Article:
For a week now I have been accompanying a team from the Jardín Botánico Nacional and Kew’s Millennium Seed Bank on a field trip to collect seed of plants endemic to Hispaniola for banking at the Jardín Botánico and Kew. I have been taking advantage of this trip to collect nettles but also to learn how to harvest and bank their seeds. The Greater Antilles which includes the Dominica Republic / Hispaniola is a centre for species diversity for nettles and most of the 100 or so species found here are found nowhere else. Given obvious pressure on the island’s forests both in the Dominican Republic as well as in Haiti, banking their seeds could support their reintroduction as a last ditch attempt to prevent their extinction.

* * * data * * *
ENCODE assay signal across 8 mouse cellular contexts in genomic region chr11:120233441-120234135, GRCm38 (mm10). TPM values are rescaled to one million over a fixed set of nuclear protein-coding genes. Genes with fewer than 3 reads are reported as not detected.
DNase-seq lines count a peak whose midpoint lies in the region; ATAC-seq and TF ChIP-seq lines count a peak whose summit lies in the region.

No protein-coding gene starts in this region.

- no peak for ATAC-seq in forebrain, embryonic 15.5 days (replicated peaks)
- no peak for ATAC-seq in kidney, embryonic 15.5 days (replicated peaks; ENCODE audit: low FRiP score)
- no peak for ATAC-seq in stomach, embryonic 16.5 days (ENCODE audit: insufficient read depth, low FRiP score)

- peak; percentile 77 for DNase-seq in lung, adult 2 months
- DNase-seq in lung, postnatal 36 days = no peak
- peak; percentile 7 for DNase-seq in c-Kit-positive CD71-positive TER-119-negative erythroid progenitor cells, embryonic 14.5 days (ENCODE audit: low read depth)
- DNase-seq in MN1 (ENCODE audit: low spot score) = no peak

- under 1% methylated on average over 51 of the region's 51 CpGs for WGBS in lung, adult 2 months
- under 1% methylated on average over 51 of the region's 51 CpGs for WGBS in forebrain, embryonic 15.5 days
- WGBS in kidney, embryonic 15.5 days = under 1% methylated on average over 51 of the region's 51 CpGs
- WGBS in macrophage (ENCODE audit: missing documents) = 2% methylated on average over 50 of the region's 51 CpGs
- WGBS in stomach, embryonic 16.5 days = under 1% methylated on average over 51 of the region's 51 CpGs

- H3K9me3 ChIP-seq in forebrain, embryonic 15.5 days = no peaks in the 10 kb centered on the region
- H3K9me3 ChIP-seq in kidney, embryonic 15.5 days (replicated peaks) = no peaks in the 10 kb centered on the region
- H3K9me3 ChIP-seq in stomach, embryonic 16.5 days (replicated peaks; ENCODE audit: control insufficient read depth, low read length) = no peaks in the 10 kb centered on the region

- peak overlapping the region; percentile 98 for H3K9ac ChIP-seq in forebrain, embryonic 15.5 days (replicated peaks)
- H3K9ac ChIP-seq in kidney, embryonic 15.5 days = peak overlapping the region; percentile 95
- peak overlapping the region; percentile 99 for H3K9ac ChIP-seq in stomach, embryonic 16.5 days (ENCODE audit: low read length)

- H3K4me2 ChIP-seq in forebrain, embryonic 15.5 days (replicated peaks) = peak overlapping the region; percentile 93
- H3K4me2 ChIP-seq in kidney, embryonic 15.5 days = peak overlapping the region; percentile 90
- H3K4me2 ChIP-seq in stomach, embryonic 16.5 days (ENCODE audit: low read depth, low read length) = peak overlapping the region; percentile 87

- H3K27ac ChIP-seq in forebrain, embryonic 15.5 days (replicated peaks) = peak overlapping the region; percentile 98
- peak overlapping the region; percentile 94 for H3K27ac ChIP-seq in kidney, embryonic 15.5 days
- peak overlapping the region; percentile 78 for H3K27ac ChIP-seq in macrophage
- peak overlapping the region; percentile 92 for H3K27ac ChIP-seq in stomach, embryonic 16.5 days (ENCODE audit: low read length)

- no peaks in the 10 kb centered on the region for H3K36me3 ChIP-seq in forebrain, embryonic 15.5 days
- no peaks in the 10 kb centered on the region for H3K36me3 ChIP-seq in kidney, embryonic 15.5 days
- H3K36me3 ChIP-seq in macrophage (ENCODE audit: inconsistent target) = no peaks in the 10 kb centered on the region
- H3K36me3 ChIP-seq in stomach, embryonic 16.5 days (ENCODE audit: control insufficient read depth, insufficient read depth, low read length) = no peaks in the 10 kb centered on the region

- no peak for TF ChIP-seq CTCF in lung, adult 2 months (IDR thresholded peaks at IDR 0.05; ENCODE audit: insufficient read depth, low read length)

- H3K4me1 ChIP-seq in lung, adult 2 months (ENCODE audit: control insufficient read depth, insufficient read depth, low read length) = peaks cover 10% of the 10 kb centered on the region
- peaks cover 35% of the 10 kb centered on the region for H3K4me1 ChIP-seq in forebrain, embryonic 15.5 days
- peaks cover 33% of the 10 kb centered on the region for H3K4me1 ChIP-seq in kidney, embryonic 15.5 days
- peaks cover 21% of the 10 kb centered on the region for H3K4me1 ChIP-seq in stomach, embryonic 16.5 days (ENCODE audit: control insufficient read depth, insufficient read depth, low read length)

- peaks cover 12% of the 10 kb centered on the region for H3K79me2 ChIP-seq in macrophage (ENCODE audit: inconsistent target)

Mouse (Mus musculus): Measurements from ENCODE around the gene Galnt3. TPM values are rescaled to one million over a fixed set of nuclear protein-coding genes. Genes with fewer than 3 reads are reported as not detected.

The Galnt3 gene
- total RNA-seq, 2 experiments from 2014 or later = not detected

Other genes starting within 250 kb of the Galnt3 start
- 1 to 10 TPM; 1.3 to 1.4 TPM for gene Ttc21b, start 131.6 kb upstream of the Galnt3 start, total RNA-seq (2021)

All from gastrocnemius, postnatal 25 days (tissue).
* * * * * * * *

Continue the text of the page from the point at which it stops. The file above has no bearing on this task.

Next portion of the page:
The seed bank at Kew which banks the seeds of >50,000 species currently has only 14 sp of nettle which for me seemed a little on the low side given that there are about 2,000 species Worldwide. Support from the Bentham Moxon Trust is helping me to increase this figure significantly, both by enabling me to help develop seed-collecting protocols for nettles and so encourage seed banks to collect them, but also because I am learning from them how to collect seeds, something that I can do myself on future fieldwork in collaboration with other seed banks.
It might seem odd that collecting nettle seeds would be a challenge, except when you think that a typical fruit is 0.5-1.0 mm in size, barely visible to the naked eye, and that most fruiting clusters consist of a few mature fruit and many immature ones. This means that trying to collect 1,000-3,000 seeds, a typical accession, could involve many hours under the microscope with very fine tweezers and hundreds of fruit clusters! Our team consisted of Wilkin Encarnacíon, Teodoro Clase and Wiluien from the Botanic Gardens, Tiziana Ullian and Efisio Mattana from the Millennium Seed Bank and myself.